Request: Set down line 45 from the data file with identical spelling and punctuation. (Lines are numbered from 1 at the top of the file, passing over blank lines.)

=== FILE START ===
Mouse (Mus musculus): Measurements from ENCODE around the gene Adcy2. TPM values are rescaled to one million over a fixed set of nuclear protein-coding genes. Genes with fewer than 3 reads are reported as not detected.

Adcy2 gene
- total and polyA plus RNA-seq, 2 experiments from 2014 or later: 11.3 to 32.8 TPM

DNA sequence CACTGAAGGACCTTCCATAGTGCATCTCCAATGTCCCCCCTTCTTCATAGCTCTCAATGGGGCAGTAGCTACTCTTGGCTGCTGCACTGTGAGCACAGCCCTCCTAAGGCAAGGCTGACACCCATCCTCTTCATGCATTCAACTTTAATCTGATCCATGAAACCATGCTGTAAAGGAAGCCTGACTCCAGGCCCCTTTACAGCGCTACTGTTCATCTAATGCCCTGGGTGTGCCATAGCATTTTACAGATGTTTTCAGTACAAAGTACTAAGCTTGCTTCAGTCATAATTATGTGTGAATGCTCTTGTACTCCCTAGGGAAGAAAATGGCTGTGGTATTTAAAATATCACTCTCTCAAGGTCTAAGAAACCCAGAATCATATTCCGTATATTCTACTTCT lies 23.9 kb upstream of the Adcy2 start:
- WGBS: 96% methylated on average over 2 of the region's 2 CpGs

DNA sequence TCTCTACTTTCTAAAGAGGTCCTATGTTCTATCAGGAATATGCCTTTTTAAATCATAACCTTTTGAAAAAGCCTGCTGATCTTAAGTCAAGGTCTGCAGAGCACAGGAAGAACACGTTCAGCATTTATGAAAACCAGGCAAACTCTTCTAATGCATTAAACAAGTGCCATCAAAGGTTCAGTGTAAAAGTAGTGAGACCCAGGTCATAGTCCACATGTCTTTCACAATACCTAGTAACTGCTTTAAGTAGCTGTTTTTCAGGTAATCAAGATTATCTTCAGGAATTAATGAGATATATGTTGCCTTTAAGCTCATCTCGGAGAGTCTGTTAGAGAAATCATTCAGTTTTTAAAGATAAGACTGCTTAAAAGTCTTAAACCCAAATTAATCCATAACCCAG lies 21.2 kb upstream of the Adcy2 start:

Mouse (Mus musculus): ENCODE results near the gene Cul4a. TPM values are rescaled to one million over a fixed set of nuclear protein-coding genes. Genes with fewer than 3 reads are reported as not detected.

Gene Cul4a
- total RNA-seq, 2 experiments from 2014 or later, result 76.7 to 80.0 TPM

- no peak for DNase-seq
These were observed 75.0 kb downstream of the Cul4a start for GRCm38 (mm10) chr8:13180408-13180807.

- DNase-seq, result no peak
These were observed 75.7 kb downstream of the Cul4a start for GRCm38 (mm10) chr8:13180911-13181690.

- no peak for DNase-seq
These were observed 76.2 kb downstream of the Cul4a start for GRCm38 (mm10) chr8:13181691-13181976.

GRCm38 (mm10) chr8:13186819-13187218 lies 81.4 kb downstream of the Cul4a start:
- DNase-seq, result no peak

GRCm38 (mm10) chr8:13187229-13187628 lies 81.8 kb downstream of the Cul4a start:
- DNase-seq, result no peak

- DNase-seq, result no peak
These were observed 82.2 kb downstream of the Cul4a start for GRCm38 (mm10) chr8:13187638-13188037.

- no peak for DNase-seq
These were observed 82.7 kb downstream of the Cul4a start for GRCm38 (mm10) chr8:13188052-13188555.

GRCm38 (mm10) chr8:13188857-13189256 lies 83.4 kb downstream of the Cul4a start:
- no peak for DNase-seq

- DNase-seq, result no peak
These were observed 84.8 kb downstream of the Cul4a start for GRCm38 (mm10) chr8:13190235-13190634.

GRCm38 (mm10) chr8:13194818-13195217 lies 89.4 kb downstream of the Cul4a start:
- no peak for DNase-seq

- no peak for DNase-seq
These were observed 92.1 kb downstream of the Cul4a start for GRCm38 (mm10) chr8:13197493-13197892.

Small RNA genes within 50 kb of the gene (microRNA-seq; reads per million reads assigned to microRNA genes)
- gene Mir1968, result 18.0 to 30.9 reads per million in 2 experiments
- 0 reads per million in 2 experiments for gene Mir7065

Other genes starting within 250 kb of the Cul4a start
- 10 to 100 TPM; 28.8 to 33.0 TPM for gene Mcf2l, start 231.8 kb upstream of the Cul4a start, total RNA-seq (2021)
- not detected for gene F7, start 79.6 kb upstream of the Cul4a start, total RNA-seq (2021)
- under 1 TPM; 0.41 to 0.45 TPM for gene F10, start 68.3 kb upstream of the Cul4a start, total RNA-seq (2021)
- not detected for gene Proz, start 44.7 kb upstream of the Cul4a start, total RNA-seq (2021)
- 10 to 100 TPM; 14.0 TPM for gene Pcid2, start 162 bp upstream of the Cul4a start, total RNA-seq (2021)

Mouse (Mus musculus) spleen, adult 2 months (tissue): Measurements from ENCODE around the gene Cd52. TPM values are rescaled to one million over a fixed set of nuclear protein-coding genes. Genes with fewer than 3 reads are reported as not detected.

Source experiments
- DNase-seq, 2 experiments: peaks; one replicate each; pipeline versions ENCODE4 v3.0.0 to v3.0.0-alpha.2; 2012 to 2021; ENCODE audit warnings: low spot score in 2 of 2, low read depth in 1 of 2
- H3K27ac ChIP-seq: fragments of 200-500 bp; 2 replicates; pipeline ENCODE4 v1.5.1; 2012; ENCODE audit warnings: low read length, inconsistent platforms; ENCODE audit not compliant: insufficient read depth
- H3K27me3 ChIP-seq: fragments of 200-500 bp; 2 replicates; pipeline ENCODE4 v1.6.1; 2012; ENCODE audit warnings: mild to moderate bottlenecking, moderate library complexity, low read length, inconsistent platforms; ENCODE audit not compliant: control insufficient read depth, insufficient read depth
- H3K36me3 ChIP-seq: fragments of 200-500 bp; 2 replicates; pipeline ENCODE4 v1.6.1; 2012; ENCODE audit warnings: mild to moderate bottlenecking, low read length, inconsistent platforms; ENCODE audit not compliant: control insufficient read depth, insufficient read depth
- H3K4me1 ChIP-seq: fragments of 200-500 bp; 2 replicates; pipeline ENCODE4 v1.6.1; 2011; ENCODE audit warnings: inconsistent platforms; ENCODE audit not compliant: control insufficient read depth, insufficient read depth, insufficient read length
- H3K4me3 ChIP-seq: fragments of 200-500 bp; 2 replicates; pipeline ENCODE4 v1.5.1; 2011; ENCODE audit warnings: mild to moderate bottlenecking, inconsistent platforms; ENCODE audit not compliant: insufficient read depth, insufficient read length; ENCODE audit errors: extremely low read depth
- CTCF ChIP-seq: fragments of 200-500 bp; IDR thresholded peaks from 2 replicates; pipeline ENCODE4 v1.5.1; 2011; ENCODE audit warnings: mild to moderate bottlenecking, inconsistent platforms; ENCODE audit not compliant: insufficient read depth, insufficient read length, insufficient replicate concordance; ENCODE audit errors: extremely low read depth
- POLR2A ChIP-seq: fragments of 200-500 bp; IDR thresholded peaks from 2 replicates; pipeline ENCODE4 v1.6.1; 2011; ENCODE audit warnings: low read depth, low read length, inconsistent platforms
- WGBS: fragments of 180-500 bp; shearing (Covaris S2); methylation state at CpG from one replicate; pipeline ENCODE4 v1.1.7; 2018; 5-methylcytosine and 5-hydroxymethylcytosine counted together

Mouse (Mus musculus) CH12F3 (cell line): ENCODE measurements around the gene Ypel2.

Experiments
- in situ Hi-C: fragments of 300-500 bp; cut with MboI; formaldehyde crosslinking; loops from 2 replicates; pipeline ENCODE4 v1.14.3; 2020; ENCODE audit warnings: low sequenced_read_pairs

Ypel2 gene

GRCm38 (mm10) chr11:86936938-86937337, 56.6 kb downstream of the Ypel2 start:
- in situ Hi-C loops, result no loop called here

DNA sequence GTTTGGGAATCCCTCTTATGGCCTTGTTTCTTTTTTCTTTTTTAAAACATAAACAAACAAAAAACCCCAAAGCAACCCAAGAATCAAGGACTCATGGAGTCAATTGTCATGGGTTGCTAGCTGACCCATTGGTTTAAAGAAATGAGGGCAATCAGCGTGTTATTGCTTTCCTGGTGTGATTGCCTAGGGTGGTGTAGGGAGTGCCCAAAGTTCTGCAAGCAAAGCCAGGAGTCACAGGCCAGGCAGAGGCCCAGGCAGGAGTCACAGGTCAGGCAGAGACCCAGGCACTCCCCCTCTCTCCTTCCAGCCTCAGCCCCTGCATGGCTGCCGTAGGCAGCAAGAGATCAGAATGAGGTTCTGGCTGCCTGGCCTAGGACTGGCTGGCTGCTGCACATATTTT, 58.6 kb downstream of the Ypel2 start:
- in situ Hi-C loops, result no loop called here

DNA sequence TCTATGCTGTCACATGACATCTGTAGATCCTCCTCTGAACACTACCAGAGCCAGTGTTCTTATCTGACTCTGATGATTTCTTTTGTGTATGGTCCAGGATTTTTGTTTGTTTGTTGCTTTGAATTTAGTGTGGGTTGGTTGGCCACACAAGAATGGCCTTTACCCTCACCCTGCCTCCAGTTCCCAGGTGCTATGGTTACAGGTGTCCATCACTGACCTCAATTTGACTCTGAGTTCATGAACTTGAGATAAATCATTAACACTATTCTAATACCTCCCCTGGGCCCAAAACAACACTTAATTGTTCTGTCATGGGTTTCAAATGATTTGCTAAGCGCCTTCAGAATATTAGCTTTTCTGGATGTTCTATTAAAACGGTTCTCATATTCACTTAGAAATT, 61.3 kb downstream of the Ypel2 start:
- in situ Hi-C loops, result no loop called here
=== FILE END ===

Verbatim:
- H3K27me3 ChIP-seq: fragments of 200-500 bp; 2 replicates; pipeline ENCODE4 v1.6.1; 2012; ENCODE audit warnings: mild to moderate bottlenecking, moderate library complexity, low read length, inconsistent platforms; ENCODE audit not compliant: control insufficient read depth, insufficient read depth